conversation as game

There’s an Ask Slashdot discussion taking place in response to a question regarding computer classrooms and freshman composition. It’s the usual Slashdot mix of helpful and not so helpful comments. Many of the responses address the use of blogs in teaching.

I won’t be in front of a freshman composition class any time soon, but I have been thinking about blogs and teaching. Last week, Jill Walker posted an entry on Alex Halevais’s “grading system based on … karma,” a system which didn’t quite work because students learned how to cheat. I’ve also been thinking about games — thanks to Jason’s recent post in the midst of a larger conversation he TrackBacked himself into — in relation to the kinds of conversations that take place in an academic environment, either online or off. I took a shot at having my students play Ivanhoe this year, an online literary roleplaying game (at least that’s how I describe it), but it didn’t go so well. I’ll try it again, I think, but I need to re-tool my directions and how the game is framed within the rest of the course. I welcome advice from anyone who has experience with the game.

However, the experience did inspire me to think that participation in a conversation can be conceived of as a series of different “moves,” to use a game term, that these moves can be named and classified, and that value might be awarded to each move, allowing participants to score “points” leading toward some sort of goal. How to avoid the potential for cheating? Maybe make the goal unrelated to the grade, count on the motivation provided by a desire to do well in a competition, to enhance one’s reputations with one’s peers. The grade is about my reaction; the competition is about peer reaction. Hmmm. How to put this in action with a blog?

Of course, one could just go with a karma system like that on Slashdot and Plastic (from the Slashdot faq, see this entry on moderation and this one on karma). But I’d like to enact something a little more nuanced. Plus I’m just stubborn. And I’ve been known to re-invent the wheel.

Why am I doing this? To give students (and myself) a clearer framework for understanding how they can participate and are participating in a class discussion. Are you relying too much on one kind of move? Try to expand your playing style. Why do your comments not spark the kind of discussion you want them to? Maybe you’re relying too much on affirmation, acknowledgment, or digression.

I talked about this with L last night, and we came up with a number of ideas. So here is an initial attempt to provide descriptions and definitions of the different “moves” people might make in a conversation. I’d appreciate feedback. Are you aware of a line of scholarship on this subject? Do any of these need to be revised? Does this kind of categorization work? How would one go about assigning “point” value to these moves?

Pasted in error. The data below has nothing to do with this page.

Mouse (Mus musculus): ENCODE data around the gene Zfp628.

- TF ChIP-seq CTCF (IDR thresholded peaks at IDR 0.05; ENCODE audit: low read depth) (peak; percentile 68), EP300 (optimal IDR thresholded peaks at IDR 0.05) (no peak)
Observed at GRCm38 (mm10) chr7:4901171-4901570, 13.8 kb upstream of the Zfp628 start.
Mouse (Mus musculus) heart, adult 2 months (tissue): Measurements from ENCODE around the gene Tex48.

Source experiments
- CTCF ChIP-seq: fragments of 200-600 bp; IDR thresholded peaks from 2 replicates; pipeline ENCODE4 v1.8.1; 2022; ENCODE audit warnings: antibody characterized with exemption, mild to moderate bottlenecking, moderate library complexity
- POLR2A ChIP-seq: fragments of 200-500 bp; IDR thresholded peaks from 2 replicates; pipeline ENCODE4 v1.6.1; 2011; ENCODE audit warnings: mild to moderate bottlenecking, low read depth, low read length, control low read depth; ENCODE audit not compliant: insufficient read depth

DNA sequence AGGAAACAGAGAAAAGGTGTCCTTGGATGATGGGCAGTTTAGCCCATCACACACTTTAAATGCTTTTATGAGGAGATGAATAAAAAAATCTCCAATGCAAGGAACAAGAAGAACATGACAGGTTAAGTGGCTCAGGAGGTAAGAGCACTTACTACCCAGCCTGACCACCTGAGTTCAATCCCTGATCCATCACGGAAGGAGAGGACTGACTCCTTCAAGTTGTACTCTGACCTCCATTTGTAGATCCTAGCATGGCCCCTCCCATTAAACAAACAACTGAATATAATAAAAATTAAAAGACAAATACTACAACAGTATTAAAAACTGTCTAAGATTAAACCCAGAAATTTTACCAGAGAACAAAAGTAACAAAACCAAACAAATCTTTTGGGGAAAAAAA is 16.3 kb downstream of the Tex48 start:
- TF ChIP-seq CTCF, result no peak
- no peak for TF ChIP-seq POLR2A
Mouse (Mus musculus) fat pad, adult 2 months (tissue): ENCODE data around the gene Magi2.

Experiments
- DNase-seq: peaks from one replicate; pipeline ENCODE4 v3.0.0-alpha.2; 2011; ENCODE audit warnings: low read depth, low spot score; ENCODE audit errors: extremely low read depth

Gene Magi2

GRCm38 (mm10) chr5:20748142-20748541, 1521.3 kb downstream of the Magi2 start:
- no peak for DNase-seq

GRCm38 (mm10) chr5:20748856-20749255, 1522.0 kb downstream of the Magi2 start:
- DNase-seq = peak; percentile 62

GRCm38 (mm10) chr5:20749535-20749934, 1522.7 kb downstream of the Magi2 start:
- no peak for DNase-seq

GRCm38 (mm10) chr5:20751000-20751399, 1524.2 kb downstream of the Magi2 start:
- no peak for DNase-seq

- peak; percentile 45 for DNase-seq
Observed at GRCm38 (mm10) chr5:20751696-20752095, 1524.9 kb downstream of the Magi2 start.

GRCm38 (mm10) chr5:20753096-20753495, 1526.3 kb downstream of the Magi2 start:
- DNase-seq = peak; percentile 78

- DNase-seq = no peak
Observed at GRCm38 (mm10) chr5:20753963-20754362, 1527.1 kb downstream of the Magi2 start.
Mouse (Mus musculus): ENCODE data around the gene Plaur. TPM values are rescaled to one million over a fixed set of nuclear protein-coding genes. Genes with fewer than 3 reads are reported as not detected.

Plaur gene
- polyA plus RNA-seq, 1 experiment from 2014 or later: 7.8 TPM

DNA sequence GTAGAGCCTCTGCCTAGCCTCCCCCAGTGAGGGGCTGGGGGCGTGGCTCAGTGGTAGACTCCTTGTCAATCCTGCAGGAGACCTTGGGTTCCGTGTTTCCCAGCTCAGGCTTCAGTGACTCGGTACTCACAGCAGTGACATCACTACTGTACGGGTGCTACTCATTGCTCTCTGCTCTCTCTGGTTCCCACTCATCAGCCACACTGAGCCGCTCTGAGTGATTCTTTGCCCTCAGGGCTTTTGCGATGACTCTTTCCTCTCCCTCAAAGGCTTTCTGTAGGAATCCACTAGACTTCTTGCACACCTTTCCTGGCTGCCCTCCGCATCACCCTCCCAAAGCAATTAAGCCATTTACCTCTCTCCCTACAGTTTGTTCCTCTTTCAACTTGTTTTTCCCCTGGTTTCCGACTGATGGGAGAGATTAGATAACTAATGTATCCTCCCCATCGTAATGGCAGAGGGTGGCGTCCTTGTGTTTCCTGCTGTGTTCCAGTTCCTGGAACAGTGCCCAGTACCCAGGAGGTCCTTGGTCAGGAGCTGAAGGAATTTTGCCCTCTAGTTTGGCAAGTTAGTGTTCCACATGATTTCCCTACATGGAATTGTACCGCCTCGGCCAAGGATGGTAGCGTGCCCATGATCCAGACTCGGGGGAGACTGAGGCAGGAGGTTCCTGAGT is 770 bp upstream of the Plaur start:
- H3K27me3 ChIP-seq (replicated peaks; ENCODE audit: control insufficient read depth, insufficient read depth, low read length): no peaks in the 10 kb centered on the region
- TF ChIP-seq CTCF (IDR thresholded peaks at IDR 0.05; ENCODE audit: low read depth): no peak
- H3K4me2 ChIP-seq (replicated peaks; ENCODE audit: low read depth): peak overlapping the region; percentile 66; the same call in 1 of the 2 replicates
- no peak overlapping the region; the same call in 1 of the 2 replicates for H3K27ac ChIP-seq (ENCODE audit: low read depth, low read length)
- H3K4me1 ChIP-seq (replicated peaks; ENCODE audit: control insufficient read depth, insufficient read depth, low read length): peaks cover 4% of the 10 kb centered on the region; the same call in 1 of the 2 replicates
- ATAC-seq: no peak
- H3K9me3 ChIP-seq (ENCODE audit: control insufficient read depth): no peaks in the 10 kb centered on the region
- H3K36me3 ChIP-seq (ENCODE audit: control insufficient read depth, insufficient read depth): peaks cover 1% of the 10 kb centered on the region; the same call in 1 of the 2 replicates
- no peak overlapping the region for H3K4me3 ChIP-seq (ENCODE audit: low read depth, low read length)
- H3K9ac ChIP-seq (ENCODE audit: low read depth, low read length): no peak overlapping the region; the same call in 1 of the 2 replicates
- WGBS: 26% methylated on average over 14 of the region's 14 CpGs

Categories of moves in the game of conversation, with examples:

  • Prompt: A statement designed to spark conversation without necessarily taking a stand or arguing for a position. It is not required for a conversation to begin.

    What do you think about this whole weapons-of-mass-destruction thing?

    It could be more directed than this, however.

    Do you think the failure of the US to find weapons of mass destruction in post-war Iraq will hurt Bush’s chances for re-election in 2004?

    A prompt doesn’t have to be a question.

    Let’s talk about weapons of mass destruction.

  • Initiation: Similar to a prompt, but with a bit more substance, and more likely to take a stand. Ideally supported with an argument of some kind, however brief.

    This won’t hurt Bush at all. The issue of weapons of mass destruction will not be significant in the 2004 election because recent polls show that most Americans either don’t care that we haven’t found any WMDs or they mistakenly think that we’ve already found them.

  • Request for clarification: Something is unclear, and this move seeks to clarify. It could be a request to have someone’s position re-stated.

    Are you saying that it doesn’t matter if we find the weapons or not?

    Or it could be a request for further information from an obviously knowledgable person.

    What polls are you talking about? What exactly were the results? Where can I read them?

  • Clarification: Someone, perhaps but not necessarily the original speaker, answers the request for clarification.

    No, I’m not saying that I think it doesn’t matter, but I think most other people think it doesn’t matter.i>

    There was a story about it in yesterday’s paper.

  • Extension: A statement that agrees with the position taken in the initiation, and offers additional support for that position. Note that this is a more substantial move than the acknowledgment or affirmation described below.

    I also think this issue won’t hurt Bush. Polls indicate that people are more focused on the issue of the quality of life for the Iraqis now that Saddam Hussein is out of power. And I believe that is how the Bush campaign will characterize the war: not that it was about protecting us from harm, but that it was about liberating Iraq.

  • Disagreement: A statement that does not agree with the position taken in the initiation, and offers an argument in support of an alternate position. Perhaps a different name for this move is needed: it’s important here to try to avoid a binary characterization of conversations. There are many possible positions.

    This is going to be the most important issue of the 2004 elections. Once the post-war glow wears off in America, the Democrats are going to have a field day with the issue of Bush and honesty. Look at what’s happening in England with Tony Blair. After the Republicans made such a big deal of Clinton’s honesty, you can bet the Democrats are eager for payback.

  • Challenge: Similar to a prompt, in that it doesn’t take an explicit stand itself, the challenge is directed at a player who has already made a move. Can be played like a request for clarification but it’s different in that it does not ask for a restatement of the original move. Could be played like a disagreement, but it does not take an alternate position.